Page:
(Photo Credit: mlb.com)
During the final days leading up to the beginning of the 2016 Cactus League season, very few questions remained regarding how exactly the Dodgers’ 25-man roster would be constructed to start the regular season. Today, however, with each passing hour, some of the best Dodger bloggers in the business are finding it difficult to keep up with every single developing story that affects the team’s prospective roster.
Anyone who has been around baseball long enough knows that spring training comes with its fair share of muscle strains, scratches, bumps and bruises. But for the Dodgers, who boasted one of baseball’s deepest rosters at the onset of spring camp, injuries have seemingly become an epidemic, and are the now the chief factor in determining which players will be sitting in the dugout come Opening Day.
The starting rotation has been at the forefront of many conversations among fans the second the Dodgers were eliminated from the playoffs in 2015. Initially, the hottest topic was how exactly the future of Alex Wood would play out, yet as the winter progressed, rumors surrounding Wood smoldered when news broke that Hyun-jin Ryu wouldn’t be ready to pitch at the start of the season.
The announcement involving Brett Anderson‘s back surgery certainly had the biggest effect on the impending starting rotation, but the sore elbow of Brandon Beachy and the strained oblique of Mike Bolsinger would also play chief factors in choosing the five starters. As it stands now, we know that Clayton Kershaw starts the opener against San Diego on April 4, followed by Scott Kazmir, Kenta Maeda and Wood, in that order.
Although manager Dave Roberts has stated the Dodgers would name a fifth starter before the season commences, perhaps the higher powers in the front office will realize that the best option is to carry four definite starters, then use a floating minor league option to fill the fifth spot when needed, while using the extra roster spot for an additional long man in the bullpen.
After needing a fifth starter the first time through the rotation on April 8, the Dodgers won’t need to utilize the fifth man again until April 16, when taking into consideration the number of off days. Hypothetically, if the club decides to tax the first four in the rotation, the team could elect to use a fifth starter only four times in the first 32 games of the season.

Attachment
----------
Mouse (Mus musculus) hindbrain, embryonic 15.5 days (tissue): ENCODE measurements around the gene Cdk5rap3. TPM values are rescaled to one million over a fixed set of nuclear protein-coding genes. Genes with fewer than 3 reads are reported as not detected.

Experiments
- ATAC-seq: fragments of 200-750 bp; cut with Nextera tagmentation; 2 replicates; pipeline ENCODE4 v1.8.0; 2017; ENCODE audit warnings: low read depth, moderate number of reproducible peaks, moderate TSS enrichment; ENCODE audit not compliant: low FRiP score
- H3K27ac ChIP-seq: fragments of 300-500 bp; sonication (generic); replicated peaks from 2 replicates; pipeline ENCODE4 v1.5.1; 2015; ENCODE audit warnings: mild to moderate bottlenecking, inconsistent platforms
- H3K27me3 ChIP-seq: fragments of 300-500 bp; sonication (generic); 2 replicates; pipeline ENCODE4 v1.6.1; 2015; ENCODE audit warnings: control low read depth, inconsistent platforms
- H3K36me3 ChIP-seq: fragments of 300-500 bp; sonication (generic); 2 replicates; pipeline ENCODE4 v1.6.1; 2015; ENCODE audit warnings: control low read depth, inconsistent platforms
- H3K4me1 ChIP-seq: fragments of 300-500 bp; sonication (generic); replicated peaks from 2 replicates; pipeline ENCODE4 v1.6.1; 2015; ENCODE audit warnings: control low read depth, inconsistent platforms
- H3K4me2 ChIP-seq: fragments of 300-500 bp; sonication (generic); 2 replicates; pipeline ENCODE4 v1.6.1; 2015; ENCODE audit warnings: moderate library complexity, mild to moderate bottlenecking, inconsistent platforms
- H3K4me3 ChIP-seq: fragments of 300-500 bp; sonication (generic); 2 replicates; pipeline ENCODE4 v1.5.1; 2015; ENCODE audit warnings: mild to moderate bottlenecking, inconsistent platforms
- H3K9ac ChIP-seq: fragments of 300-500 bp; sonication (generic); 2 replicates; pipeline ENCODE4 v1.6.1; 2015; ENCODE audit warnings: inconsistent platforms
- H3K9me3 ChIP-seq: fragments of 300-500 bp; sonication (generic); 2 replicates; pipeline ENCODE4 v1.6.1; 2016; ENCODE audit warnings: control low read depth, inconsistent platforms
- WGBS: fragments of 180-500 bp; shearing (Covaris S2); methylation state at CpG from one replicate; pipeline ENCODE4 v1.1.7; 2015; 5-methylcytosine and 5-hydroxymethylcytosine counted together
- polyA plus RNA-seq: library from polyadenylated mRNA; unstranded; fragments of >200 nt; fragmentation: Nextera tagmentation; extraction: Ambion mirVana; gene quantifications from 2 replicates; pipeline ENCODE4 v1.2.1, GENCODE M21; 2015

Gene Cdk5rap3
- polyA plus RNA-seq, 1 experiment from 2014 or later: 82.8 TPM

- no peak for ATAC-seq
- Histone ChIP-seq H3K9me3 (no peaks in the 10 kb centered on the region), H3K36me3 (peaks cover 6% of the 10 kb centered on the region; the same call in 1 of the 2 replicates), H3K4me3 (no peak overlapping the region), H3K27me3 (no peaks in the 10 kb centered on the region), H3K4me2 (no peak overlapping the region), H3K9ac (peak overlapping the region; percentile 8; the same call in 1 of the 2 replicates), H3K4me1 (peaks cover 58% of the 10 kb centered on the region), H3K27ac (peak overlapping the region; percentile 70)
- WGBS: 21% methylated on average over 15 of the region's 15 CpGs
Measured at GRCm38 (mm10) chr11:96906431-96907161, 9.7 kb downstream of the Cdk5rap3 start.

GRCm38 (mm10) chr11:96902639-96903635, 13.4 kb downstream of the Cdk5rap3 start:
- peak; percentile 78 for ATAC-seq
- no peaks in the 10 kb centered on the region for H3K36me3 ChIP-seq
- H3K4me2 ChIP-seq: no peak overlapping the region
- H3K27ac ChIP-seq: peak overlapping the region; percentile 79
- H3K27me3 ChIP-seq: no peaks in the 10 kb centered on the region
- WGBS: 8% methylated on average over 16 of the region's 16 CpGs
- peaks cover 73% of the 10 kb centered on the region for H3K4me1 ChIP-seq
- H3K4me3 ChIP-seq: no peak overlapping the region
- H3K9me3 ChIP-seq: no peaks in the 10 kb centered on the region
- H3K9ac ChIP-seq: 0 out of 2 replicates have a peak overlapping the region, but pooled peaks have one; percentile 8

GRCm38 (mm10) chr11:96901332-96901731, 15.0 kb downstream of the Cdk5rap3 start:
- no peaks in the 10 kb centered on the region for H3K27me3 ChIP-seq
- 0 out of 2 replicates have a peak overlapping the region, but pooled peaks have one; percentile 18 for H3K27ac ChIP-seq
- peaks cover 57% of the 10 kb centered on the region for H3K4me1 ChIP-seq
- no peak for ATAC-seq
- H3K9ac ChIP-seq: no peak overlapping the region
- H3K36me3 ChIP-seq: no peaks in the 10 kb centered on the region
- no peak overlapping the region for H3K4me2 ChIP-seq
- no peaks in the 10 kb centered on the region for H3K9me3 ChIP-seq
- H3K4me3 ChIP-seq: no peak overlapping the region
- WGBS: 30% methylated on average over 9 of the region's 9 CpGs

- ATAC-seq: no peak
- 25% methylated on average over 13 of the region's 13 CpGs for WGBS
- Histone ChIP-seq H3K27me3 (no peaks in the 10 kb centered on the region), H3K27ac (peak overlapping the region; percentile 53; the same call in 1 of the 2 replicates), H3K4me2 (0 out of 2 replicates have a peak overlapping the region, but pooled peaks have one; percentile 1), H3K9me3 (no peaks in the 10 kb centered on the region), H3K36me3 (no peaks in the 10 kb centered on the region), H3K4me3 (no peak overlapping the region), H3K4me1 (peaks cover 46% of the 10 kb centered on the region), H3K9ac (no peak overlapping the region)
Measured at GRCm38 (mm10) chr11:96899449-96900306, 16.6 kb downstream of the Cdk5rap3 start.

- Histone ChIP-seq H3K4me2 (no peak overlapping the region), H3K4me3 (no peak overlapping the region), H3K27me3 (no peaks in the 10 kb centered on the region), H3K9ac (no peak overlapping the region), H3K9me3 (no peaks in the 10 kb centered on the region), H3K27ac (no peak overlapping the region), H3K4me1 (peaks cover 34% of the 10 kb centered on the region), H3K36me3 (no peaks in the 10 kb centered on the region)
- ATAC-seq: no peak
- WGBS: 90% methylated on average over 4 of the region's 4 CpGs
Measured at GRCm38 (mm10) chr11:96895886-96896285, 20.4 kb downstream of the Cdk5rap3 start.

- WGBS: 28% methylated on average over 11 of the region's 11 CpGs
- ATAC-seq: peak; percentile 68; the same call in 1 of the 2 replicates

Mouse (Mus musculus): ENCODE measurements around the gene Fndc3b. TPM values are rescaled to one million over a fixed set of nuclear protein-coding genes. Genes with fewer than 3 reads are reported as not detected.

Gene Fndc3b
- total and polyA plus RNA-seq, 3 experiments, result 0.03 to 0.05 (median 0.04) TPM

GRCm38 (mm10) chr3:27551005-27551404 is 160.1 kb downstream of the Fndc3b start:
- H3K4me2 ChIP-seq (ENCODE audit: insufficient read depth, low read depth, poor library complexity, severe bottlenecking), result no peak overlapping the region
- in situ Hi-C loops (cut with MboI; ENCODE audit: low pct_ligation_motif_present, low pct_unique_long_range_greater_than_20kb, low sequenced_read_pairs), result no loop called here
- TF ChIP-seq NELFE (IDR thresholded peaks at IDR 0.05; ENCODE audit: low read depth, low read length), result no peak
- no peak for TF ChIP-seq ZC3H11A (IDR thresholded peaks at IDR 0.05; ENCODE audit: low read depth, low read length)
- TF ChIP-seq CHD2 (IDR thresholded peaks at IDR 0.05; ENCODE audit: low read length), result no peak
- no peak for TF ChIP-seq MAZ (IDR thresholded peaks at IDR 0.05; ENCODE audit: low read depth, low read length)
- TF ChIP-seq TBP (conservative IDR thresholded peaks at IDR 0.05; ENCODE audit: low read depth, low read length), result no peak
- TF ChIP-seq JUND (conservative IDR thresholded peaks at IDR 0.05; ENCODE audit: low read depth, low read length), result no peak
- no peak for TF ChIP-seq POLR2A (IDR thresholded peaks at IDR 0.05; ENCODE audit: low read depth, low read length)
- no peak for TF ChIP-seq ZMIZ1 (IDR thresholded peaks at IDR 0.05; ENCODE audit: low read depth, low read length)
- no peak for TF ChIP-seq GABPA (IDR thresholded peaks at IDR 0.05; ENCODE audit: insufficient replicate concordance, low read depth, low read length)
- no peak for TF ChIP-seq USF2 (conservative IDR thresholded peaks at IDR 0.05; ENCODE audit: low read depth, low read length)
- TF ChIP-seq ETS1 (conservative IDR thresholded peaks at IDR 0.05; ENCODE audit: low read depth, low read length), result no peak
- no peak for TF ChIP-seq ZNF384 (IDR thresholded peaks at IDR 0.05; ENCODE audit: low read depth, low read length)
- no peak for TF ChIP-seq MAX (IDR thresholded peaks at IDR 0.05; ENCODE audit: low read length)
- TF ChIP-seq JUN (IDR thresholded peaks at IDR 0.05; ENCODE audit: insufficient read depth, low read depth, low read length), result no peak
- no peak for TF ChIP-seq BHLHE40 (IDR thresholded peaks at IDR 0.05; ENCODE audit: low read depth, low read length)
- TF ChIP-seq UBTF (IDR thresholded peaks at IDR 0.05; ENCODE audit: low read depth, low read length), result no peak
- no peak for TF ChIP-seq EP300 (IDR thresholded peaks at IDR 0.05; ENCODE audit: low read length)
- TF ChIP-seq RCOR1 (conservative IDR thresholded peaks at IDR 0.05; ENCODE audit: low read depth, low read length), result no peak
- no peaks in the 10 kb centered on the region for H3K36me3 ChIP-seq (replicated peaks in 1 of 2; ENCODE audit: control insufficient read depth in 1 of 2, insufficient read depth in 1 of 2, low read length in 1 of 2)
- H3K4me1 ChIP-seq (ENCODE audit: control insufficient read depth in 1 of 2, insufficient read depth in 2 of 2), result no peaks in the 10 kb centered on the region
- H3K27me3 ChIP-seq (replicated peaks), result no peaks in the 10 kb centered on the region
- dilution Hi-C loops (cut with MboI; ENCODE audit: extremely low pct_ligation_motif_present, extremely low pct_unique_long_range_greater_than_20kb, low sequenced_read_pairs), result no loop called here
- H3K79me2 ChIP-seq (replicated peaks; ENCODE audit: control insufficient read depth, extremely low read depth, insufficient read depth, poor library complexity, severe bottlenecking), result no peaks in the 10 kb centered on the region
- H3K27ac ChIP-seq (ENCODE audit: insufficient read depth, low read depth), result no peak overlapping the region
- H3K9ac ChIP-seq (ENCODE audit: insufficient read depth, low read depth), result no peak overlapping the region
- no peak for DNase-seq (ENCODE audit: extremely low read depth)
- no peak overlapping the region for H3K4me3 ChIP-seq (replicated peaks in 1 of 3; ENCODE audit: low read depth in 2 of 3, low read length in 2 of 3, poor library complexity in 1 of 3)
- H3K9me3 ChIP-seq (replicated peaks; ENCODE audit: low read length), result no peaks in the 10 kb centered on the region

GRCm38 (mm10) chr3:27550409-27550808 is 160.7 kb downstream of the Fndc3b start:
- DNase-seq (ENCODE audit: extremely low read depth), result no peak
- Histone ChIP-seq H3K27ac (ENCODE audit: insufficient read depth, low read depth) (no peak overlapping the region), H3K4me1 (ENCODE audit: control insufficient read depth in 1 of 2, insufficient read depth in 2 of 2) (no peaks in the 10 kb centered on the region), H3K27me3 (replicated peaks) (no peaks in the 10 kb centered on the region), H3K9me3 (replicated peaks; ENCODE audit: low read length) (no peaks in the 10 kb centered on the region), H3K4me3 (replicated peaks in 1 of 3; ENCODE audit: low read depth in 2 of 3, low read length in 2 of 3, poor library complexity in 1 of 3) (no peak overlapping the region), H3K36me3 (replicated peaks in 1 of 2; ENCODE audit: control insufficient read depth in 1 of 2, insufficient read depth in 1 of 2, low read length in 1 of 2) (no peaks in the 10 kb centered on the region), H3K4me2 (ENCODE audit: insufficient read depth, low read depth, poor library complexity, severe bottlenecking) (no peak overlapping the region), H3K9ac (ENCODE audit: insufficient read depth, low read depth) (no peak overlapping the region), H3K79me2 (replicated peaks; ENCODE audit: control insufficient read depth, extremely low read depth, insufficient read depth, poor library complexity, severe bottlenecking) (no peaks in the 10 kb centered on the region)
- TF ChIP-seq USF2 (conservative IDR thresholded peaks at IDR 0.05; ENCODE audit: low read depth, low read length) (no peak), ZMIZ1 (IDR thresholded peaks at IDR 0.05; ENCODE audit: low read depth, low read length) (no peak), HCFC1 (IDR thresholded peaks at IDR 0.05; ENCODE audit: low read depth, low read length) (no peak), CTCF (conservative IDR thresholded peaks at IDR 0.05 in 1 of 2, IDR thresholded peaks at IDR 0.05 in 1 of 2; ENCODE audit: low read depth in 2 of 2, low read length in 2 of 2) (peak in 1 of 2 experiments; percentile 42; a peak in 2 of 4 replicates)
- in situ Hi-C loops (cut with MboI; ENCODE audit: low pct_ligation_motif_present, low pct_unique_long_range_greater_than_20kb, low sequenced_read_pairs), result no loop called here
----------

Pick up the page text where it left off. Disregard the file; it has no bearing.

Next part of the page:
Still, with all that being said and considering the full gamut of the team’s injured pitchers, if the Dodgers do indeed decide to name a fifth man, it boils down to choosing either Zach Lee or Carlos Frias, with Ross Stripling still lingering as legitimate a dark horse candidate.
In one final audition to plead his own case for a roster spot, Stripling will start Tuesday afternoon against the Padres. In six total innings over three appearances so far this spring, he hasn’t surrendered a run, having allowed only one hit while striking out six batters. After having Tommy John surgery and sitting out all of 2014, Stripling returned and pitched 67 innings over 13 starts for the Tulsa Drillers last season and ultimately was added to the 40-man in November to protect him from Rule 5 status. He isn’t overpowering, but features a very nasty arsenal of breaking pitches much like Bolsinger.
Making an effort of his own to prove his value on the roster, Lee scattered eight hits in 4-2/3 innings against the White Sox last Saturday, allowing two runs while striking out none. Lee has appeared in four games this spring, giving up six earned runs and 15 hits over 12-2/3 innings, along with four strikeouts. Lee pretty much flashes right around average on the scouting report, except for his plus sinker, which is notably his go-to pitch, as made evident by his career ground ball rate in the minors.
And speaking of sinkers, Frias made a strong statement of his own against the Giants on Friday night, surrendering six hits (mainly grounders which found holes), while striking out three over four scoreless innings. Of the 12 balls put into play by the Giants against Frias, 11 of them were on the ground. He has appeared in six total games over the course of the spring (including two starts), having recorded a 2.45 ERA and a 1.091 WHIP over 14-2/3 innings of work. Frias also depends heavily on his sinker, while also having the ability to crank his four-seamer upwards of 97 MPH.
If anyone of the three has a better chance of making the roster over the others, it’s probably Frias, being that he’s had major league success in the past as a long man. If, for example, the team chooses Lee as the fifth man, it would be beneficial to have several capable long men in the bullpen, if only for the sake of early-inning implosions by Lee or Wood. While Frias, Joe Blanton and Louis Coleman are all competent long men, they could conceivably string together a bullpen start amongst themselves if ever needed by the club.
With Stripling on the mound Tuesday, Kershaw will take the bump Wednesday in a shortened start against the Indians, lining up Kazmir, Maeda and Wood to start in the Freeway Series. Roberts has already stated that Frias will follow Kershaw on Wednesday, while nothing has been announced yet concerning Lee.
Whichever route the Dodgers choose, health and readiness among all the potential starters will be of maximum importance as Opening Day quickly approaches. Considering the team has already dug into the trenches of that very valuable depth, any additional strings of injuries could prove to be extremely costly in the highest degree.
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